Want to learn more? Sign up for our informational webinar on November 16, 2016 from 3:00 PM – 4:00 PM EST to hear an overview of the Challenge and ask questions.

You can also view the complete Federal Register Notice here.

We look forward to seeing what innovators from around the country envision for the future of learning!

Opportunity@Work and OCTAE Announce Partnership

It Is Time to Rewire the Labor Market, Particularly for Those Americans Who Get Overlooked Too Often

The current system of hiring- where employers hire for open positions based on a person’s education and job history- is outdated, overlooks millions of people, and leaves too many jobs unfilled. Opportunity@Work and a growing number of public and private agencies are working to transform these outdated hiring practices by proving to companies that they can hire based on mastery rather than pedigree by giving everyone a chance to show what they can do. If you have the skills to fill a vacant job, then you should get the job.

Tess Posner, Managing Director of TechHire for Opportunity@Work, Kim R. Ford, Deputy Assistant Secretary for Planning and Management, Carmen Drummond, Chief of Staff, Johan Uvin, Acting Assistant Secretary at the U.S. Department of Education, and Yolanda Townsend, Senior Vice-President and General Counsel for Opportunity@Work take a moment to celebrate the agreement between the U.S. Department of Education and Opportunity@Work to support TechHire and other communities interested in using demand-side approaches to get more Americans to work.

Tess Posner, Managing Director of TechHire for Opportunity@Work, Kim R. Ford, Deputy Assistant Secretary for Planning and Management, Carmen Drummond, Chief of Staff, Johan Uvin, Acting Assistant Secretary at the U.S. Department of Education, and Yolanda Townsend, Senior Vice-President and General Counsel for Opportunity@Work take a moment to celebrate the agreement between the U.S. Department of Education and Opportunity@Work to support TechHire and other communities interested in using demand-side approaches to get more Americans to work.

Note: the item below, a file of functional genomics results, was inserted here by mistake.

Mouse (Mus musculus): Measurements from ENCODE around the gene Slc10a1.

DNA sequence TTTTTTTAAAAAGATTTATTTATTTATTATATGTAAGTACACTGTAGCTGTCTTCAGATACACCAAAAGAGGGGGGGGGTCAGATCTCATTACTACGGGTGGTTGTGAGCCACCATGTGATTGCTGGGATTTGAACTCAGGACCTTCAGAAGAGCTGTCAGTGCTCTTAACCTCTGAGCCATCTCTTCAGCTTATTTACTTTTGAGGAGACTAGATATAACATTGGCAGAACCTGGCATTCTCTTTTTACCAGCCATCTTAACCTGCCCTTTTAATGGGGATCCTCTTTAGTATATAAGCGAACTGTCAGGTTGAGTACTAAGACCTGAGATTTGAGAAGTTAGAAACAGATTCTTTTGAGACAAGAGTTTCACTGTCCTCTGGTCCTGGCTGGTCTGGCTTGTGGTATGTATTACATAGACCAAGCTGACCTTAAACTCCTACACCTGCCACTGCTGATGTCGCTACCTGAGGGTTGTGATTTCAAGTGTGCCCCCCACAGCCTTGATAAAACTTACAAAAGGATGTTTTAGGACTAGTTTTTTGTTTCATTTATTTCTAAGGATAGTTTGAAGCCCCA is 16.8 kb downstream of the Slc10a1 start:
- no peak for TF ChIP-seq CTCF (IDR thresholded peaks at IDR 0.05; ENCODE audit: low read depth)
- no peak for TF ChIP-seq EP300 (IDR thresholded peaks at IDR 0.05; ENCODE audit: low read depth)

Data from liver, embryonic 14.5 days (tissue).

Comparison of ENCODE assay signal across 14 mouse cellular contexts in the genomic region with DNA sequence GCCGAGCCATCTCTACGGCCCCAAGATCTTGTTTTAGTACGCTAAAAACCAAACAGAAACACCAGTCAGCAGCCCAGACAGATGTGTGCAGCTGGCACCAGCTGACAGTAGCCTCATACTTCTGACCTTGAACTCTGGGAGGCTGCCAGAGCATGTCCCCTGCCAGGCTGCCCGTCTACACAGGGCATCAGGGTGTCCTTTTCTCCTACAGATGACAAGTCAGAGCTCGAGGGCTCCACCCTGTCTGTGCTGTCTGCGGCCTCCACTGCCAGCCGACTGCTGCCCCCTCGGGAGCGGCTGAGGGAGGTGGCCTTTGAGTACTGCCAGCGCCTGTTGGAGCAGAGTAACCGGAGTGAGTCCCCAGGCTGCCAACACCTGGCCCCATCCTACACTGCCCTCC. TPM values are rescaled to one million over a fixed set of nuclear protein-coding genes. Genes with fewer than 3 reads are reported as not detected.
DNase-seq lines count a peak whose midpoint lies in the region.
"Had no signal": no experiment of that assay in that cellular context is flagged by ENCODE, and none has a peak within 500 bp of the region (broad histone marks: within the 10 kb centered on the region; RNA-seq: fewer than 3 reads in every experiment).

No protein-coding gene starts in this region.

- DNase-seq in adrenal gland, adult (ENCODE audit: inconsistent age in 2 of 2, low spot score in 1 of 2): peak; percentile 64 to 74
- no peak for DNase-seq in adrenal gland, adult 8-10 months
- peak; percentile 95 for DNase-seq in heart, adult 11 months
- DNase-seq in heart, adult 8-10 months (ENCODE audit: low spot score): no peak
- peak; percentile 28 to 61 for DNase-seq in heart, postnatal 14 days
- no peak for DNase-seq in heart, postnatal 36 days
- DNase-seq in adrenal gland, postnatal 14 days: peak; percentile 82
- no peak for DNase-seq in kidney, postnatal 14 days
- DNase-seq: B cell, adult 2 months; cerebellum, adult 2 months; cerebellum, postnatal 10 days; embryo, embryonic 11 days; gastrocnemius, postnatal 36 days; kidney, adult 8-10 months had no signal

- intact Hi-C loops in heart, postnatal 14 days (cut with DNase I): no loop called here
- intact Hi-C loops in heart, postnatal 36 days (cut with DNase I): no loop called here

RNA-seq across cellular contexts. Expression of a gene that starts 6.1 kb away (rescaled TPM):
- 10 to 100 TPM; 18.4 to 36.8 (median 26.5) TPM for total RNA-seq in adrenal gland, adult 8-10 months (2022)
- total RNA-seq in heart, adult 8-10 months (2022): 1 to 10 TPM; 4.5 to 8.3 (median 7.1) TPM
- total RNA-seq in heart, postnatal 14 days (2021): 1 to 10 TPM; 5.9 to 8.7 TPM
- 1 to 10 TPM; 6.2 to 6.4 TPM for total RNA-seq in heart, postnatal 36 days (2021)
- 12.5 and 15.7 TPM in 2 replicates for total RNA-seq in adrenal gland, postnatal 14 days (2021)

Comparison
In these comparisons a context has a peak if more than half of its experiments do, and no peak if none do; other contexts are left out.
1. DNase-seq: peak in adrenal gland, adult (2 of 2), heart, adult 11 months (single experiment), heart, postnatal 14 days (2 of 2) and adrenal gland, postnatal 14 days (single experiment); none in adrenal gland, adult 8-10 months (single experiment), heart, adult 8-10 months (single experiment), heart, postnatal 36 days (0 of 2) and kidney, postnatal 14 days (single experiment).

“If employers want to solve the skills gap, the solution is to hire for skills mastery rather than resume history.” — Byron Auguste, CEO and Co-Founder, Opportunity@Work

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Improved Reentry Education Grantee Recognized by the Manufacturing Skill Standards Council

The Manufacturing Skill Standards Council (MSSC) is an industry-led, training, assessment and certification system. Their mission is focused on advancing the core skills and knowledge needed by the nation’s front-line production and material handling workers to allow workers the opportunity to demonstrate that they have acquired the skills needed for technology intensive jobs. MSSC recently highlighted work being done to help incarcerated individuals who are returning to their communities secure jobs, increase public safety, and save money.

OCTAE is pleased that one of the Improved Reentry Education grantees, Washburn Institute of Technology, was highlighted as an organization which features a MSSC pre-release program. The program allows students to obtain a Certified Production Technician credential, thanks to a partnership between Washburn University, the Kansas Department of Commerce, the Kansas Department of Corrections, and the Kansas Workforce Center. These programs help individuals acquire certifications and credentials, allowing them to succeed in the labor market and break the cycle of incarceration.

An important part of this programming is tracking student outcomes to help ascertain success, and the Washburn students excelled in the program. Of 184 students who participated in the program, almost 1,000 credentials were earned, including over 500 full Certified Production Technician credentials.  Since March 31, 2016, 70 students had been released, with 60% of them obtaining gainful employment after reentering, and only 12% of students re-incarcerated.

Learn more in the following linked resources:

OCTAE’s Office of Correctional Education

The Reentry Education Toolkit, designed to help programs and communities improve services for returning citizens

A Community Practice for Correctional Educators, with over 700 participating members